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Wada Farms introducing ‘Wada Farms’ shrink-wrapped jumbo sweet potato

“We are excited about the launch of another new product in our sweet potato line,” Shane Watt, vice president of production for Wada Farms Marketing Group, headquartered in Idaho Falls, ID, told The Produce News. “It is a jumbo-size shrink-wrapped 14- to 18-ounce microwavable sweet potato. We are offering it under our ‘Wada Farms’ label.”

The new item will be on hand at Wada Farms’ Booth 2458 at the annual Produce Marketing Association Fresh Summit on Oct. 26-28 in Anaheim, CA. Mr. Watt explained that the item is a part of the company’s new joint agreement with Spring Acres Sales Co., a leading grower, packer and shipper located in Spring Hope, NC. The company has installed a new shrink-wrap machine to produce the “Wada Farms” jumbo-size sweet potato.

Wada Farms has been handling sweet potatoes for about six yeaWadaJumboSweetPotato-2rs, and Mr. Watt said the company is currently sourcing from California, Louisiana, Mississippi and North Carolina each year.

“Our biggest movers are the Beauregard and the Covington variety of sweet potatoes,” said Mr. Watt. “We sell to the fresh market under both the ‘Dole’ and the ‘Wada Farms’ labels. In addition to bulk, we sell a ‘Dole’ three-pound bag, and a ‘Dole’ eight-ounce shrink-wrapped sweet potato. Under the ‘Wada Farms’ label, we offer bulk and a five-pound bag.”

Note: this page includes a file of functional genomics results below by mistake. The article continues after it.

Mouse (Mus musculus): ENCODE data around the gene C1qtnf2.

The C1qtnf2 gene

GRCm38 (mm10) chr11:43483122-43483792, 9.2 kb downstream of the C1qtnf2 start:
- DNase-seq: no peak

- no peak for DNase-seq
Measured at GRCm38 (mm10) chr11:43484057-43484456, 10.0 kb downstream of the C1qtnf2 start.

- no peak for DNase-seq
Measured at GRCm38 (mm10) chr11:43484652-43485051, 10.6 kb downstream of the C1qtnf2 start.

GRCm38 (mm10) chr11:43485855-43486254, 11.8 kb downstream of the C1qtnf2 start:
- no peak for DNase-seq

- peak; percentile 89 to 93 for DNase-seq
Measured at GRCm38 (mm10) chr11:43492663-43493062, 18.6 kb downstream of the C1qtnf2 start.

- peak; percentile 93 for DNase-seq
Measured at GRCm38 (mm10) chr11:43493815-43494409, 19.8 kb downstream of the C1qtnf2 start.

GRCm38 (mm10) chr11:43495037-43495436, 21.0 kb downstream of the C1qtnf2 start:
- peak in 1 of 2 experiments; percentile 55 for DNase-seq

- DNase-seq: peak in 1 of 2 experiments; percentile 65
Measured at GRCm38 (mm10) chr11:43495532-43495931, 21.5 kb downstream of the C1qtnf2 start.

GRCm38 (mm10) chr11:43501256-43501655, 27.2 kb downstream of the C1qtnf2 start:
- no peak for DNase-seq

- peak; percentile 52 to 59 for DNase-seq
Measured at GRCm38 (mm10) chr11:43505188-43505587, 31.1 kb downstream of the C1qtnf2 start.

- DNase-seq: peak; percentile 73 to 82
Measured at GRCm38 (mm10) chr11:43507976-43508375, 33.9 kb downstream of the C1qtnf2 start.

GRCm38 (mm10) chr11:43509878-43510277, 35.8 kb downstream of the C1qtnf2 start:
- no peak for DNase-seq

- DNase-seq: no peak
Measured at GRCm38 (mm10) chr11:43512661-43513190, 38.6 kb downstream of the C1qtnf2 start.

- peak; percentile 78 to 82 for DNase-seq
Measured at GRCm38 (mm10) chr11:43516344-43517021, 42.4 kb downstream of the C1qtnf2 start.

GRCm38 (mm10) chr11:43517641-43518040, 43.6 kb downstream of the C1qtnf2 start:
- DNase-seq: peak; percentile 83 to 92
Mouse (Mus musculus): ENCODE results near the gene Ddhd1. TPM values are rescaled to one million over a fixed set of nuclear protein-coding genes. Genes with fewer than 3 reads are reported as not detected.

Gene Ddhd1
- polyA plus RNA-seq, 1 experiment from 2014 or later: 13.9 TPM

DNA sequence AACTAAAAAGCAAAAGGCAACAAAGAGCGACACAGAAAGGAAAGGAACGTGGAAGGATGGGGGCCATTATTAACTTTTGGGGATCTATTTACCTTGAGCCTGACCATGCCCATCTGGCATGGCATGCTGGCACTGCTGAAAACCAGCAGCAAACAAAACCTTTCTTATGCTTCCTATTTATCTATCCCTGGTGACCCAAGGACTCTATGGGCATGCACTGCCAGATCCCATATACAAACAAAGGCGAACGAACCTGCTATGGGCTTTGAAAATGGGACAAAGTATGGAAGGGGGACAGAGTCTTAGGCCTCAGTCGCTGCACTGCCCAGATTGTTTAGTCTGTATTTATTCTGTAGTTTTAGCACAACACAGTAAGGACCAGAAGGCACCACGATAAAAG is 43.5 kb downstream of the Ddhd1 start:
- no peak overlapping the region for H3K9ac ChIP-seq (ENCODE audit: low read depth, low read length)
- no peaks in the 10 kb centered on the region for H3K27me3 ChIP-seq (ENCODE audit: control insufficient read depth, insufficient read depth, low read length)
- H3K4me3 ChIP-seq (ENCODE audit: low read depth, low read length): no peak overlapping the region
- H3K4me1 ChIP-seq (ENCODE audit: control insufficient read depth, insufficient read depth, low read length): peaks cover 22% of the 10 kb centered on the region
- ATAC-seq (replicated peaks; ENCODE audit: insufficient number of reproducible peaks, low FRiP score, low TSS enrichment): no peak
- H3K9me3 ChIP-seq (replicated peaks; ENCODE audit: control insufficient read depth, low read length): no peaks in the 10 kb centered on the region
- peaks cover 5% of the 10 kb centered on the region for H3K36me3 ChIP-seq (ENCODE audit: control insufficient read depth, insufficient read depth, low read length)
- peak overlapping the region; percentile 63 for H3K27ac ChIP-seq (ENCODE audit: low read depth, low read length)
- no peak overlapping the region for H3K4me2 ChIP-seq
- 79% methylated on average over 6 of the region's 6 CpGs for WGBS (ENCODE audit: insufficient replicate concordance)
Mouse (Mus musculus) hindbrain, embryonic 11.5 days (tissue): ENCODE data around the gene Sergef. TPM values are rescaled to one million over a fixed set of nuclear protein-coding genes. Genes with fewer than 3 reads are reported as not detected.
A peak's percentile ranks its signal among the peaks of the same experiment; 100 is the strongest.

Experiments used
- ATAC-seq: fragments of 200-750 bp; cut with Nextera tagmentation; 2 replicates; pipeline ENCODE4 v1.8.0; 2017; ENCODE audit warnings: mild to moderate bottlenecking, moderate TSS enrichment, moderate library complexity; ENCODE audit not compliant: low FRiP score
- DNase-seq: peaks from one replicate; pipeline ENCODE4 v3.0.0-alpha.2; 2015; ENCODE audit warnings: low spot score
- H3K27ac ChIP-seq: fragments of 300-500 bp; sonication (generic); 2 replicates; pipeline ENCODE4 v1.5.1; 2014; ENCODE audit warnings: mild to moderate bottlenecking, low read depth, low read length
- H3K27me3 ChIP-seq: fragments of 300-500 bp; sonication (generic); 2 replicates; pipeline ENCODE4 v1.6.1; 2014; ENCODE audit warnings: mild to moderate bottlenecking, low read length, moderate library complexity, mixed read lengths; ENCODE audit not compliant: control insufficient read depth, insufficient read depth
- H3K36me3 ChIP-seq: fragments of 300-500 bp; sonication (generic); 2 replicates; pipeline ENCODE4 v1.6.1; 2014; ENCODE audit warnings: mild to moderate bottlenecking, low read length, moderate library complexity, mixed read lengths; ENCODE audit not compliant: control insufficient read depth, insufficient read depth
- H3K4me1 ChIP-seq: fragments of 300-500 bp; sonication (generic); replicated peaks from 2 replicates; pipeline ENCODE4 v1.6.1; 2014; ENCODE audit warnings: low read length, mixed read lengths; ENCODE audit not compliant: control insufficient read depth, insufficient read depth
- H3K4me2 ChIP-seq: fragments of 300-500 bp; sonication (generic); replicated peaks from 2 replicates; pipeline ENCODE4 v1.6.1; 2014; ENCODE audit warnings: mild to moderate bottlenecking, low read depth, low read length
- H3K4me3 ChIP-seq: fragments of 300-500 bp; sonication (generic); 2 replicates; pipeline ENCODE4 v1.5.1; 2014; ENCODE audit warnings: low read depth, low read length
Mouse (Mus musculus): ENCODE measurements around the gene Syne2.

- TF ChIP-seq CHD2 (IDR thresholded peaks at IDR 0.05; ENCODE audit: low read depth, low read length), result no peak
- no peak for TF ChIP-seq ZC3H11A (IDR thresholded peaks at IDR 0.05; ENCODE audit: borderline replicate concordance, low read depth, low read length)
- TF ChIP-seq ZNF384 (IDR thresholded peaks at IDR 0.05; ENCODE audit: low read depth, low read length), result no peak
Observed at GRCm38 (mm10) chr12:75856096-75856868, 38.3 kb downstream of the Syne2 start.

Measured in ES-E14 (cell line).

He noted that the fully cured new crop will start shipping about the first week of October, and that the company’s supplies its customers with sweet potatoes on a year-round basis.

Wada Farms got its start in growing potatoes in Idaho in 1943, and today the company is a major grower, marketer and shipper of a wide range of potatoes, onions and sweet potatoes in numerous packaging options and sizes, including convenience items.

Mr. Watt said that he was in North Carolina in mid-September, where he had the opportunity to personally see the new crop.

“The quality looks really good this year,” he said. “We don’t have quite the yields of last year’s bumper crop, but there is an ample supply of No. 1 sizes. In general, the size of the potatoes is slightly smaller this year. There will definitely be enough sweet potatoes to get us through the coming year.”

Wada Farms, Mr. Watt noted, has increased its sweet potato business by about 20 percent every year since it started handling the item six years ago. Besides the most popular orange flesh varieties, it also handles red, white and purple varieties.

“Sweet potatoes are definitely on a strong uphill trend,” he said. “And we’ve seen incredible growth in the demand for bagged product. We believe there is a message in this: Consumers who used to buy a few sweet potatoes for a special dinner now want them in larger-size portions to keep in their kitchens as a staple item, similar to how they always bought other types of potatoes.”

Wada Farms distributes its sweet potatoes throughout the United States and into Canada.